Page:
California Dental Association – Wisdom Teeth

I wanted to write briefly about the California Dental Association and applaud them for their current stance on wisdom teeth and their removal. It is available to the public at Here is an excerpt from the site. “In addition to problematic impacted wisdom teeth, partially erupted wisdom teeth (poking through the gums a little bit) should also be removed. Bits of food and bacteria get trapped in the pockets between the partially erupted tooth and gum, and cause infections and gum disease, not to mention pain. But according to Dr. Robert Boyd, Orthodontist, Periodontist, and Chairman of the Orthodontics Department at University of the Pacific School of Dentistry, the trend today is to leave healthy, stable, wisdom teeth alone, monitoring them over the years to make sure they stay healthy and stable. Dr. Alex McDonald, Oral Surgeon and Director … Read more

Dental Chair – Large Source of Mercury

Mercury is a large component of dental fillings, but it is not believed to pose immediate health risks in that form. When exposed to sulfate-reducing bacteria, however, mercury undergoes a chemical change and becomes methylated, making it a potent, ingestible neurotoxin. While the major source of neurotoxic mercury comes from coal-fired electric power plants, researchers at the University of Illinois at Chicago and at Urbana-Champaign say mercury entering drain water from dental clinics and offices is also a source. “We found the highest levels of methyl mercury ever reported in any environmental water sample,” said Karl Rockne, associate professor of environmental engineering at UIC and corresponding author of the study that appeared online March 12 in the journal Environmental Science and Technology. Working with James Drummond, UIC professor of restorative dentistry, Rockne gathered waste water samples in collection tanks generated … Read more

Saving your Wisdom Teeth

As mentioned in a previous post, it has been revealed that scientists in Japan were able to successfully harvest stem cells from wisdom teeth. This has several implications for patients. The first one being that if you have your wisdom teeth removed, it might be wise to save them, or have someone save them for you. This is because in your lifetime it is possible that the stem cells harvested from the wisdom teeth could be of great importance to you. They could possibly cure diseases and other health problems you may have in the future. What needs to be determined now is the best way to isolate and save the cells. It is not clear from the research from the scientists in Japan whether or not removing the wisdom teeth in certain ways can make it more difficult to … Read more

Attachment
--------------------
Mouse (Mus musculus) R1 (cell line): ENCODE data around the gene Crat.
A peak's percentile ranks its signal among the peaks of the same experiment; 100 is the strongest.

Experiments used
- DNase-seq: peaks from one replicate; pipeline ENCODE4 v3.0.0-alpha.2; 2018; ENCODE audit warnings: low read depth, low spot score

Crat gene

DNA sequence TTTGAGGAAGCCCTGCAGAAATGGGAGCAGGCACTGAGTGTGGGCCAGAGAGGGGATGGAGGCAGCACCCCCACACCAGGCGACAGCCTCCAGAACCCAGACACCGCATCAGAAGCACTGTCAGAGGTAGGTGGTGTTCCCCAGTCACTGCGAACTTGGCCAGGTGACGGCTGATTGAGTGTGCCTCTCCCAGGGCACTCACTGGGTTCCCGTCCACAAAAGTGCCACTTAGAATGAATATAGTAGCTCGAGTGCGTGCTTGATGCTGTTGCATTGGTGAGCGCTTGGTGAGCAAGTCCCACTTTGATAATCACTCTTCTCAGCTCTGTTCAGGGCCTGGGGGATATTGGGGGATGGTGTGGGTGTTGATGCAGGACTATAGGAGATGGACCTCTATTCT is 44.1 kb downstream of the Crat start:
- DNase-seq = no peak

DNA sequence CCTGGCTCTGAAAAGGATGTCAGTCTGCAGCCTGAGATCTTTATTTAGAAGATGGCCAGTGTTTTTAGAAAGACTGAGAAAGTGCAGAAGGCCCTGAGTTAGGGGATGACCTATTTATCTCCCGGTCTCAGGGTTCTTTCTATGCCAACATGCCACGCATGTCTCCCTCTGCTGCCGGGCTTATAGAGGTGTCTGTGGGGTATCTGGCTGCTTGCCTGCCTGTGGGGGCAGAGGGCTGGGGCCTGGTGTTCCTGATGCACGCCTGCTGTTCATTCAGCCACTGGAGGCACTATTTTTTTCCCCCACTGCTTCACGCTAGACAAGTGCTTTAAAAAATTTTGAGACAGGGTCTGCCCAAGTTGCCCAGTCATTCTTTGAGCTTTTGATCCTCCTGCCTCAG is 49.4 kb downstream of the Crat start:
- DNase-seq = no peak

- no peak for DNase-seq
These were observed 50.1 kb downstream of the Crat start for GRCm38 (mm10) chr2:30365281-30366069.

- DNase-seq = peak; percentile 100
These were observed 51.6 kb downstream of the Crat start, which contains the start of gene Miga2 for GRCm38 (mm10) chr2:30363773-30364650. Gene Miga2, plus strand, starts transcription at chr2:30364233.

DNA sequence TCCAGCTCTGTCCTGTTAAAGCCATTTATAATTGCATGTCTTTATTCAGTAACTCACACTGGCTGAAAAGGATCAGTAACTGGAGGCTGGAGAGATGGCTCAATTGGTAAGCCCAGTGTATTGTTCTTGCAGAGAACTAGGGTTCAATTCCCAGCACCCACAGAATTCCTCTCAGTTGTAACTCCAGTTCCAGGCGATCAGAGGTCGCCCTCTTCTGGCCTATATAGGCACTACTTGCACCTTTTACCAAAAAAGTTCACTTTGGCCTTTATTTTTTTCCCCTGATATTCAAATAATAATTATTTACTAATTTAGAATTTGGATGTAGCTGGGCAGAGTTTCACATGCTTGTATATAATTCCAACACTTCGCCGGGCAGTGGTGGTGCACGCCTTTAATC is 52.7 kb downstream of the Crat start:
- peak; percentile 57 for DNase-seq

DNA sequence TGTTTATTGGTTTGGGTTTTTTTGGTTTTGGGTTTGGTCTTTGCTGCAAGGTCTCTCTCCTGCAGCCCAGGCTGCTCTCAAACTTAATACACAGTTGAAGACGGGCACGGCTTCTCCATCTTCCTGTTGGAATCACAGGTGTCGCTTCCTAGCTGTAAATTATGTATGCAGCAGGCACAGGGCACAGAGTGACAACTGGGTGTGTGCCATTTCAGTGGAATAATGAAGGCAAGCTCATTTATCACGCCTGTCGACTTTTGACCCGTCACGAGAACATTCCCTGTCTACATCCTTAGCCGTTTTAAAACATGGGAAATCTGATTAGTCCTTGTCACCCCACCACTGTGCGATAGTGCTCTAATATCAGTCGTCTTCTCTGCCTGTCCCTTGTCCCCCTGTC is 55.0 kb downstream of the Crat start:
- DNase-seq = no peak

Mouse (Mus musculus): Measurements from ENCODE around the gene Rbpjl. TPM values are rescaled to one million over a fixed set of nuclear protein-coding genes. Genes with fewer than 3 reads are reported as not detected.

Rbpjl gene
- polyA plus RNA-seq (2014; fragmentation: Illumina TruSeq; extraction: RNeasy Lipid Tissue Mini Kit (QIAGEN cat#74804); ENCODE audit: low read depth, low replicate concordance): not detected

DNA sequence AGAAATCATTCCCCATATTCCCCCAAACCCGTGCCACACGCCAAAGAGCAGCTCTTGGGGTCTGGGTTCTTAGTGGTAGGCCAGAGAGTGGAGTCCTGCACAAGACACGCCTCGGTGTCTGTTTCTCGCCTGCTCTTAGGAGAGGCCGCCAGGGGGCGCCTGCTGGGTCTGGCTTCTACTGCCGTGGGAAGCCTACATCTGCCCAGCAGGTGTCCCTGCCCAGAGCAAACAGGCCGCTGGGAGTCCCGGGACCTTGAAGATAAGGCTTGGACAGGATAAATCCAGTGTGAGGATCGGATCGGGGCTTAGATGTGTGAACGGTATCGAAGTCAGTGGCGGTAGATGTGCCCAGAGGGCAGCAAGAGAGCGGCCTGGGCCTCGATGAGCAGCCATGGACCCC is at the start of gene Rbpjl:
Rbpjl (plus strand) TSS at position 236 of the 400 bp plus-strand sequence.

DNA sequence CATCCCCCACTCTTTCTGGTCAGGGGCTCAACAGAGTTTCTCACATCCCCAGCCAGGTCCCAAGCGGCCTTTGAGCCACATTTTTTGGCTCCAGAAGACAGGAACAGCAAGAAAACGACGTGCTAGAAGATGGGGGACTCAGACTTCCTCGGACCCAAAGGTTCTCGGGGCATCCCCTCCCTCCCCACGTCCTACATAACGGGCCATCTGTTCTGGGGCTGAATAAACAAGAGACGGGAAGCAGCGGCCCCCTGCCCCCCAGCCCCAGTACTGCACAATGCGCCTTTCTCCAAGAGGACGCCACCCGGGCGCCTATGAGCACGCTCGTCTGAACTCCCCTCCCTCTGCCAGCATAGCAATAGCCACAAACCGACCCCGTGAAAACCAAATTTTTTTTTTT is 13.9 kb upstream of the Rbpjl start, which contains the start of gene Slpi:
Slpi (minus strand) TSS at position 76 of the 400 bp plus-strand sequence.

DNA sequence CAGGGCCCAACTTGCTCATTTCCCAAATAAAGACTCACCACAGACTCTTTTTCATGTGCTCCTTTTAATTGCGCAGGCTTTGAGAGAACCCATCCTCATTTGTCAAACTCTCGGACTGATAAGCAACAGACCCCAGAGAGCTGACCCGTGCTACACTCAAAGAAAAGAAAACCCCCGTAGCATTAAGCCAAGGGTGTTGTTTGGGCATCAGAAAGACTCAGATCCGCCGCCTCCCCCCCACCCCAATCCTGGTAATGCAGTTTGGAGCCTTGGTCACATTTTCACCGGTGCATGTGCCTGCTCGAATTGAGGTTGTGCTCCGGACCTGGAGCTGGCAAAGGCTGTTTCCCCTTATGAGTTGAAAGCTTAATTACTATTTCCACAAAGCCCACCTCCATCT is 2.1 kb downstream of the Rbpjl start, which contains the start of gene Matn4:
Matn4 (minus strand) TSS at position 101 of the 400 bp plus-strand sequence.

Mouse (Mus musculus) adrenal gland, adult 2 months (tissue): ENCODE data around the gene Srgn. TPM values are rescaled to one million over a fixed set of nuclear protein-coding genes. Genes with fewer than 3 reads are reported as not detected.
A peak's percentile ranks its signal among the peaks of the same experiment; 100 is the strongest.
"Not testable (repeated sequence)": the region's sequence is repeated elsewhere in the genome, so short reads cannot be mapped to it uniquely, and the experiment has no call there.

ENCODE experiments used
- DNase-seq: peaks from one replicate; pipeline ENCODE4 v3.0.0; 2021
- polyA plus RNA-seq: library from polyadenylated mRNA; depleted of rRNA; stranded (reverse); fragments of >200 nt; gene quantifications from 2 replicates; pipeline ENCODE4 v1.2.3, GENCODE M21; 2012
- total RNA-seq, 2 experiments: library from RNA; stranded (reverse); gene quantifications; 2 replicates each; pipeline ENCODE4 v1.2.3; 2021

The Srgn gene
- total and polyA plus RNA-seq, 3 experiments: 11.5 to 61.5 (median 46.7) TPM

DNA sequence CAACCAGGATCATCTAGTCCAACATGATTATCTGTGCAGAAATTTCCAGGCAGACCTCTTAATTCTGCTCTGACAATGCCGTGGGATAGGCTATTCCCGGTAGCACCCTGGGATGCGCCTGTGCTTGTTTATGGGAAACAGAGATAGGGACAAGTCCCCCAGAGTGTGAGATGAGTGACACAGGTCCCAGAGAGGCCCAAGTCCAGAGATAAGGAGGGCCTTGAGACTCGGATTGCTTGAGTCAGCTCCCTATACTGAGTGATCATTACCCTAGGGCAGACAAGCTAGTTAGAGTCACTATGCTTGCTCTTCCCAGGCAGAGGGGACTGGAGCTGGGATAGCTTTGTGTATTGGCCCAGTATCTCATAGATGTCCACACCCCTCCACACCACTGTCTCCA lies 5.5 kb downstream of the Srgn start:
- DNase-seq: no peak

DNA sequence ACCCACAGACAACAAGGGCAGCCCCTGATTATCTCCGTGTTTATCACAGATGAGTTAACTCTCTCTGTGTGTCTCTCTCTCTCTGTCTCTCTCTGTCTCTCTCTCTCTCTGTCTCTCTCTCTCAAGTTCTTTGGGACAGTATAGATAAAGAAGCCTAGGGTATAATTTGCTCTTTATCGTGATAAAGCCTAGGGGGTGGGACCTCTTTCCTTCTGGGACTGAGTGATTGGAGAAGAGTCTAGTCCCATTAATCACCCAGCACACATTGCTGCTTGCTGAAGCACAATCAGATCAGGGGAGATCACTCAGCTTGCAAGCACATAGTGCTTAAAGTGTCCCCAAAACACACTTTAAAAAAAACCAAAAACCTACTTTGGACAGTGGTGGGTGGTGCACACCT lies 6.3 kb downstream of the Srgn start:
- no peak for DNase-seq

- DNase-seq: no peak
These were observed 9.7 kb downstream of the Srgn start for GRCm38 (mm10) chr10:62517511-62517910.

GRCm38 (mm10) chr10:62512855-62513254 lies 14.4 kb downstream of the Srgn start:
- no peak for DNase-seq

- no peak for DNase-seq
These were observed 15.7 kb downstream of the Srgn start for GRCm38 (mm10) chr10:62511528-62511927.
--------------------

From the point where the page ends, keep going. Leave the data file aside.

Google and Wisdom Teeth News

I wanted to update you guys on two quick things. The first is that Google just rolled out a new feature to it’s search engine that used to be only available when you used Google Labs Beta. Now when you search, the engine will have other common searches with those keywords appear along with the number of results for that keyword. I think it is an excellent feature. The second piece of news of wisdom teeth stem cells. “Japanese scientists say they have created human stem cells from tissue taken from the discarded wisdom teeth of a 10-year-old girl.” However, the research suggests that it will be at least 5 years before any practical medical applications. Even so dentists are no starting to hold on to stem cells from wisdom teeth. In fact, I have known about this for nearly … Read more

Antibodies Present Mean Healthier Teeth and Gums

Antibodies present in people with good oral health could become the first tool for dental professionals to assess a patient’s probable response to periodontal disease treatments. The antibody is to a protein called HtpG, the bug that makes it is Porphyromonas gingivalis, an important pathogen in periodontal disease. The antibody also has potential as a vaccine candidate, according to Charles Shelburne, assistant research scientist at the U-M School of Dentistry. Researchers discovered that the HtpG antibodies were present in much lower amounts in people with periodontal disease, and in much higher concentrations in those with healthier teeth and gums. Typically, antibodies are elevated in people with disease, because they help fight the disease. “What has been seen in periodontal disease over the last 30-40 years is that patients with periodontal disease have higher levels of antibodies to the bacteria associated … Read more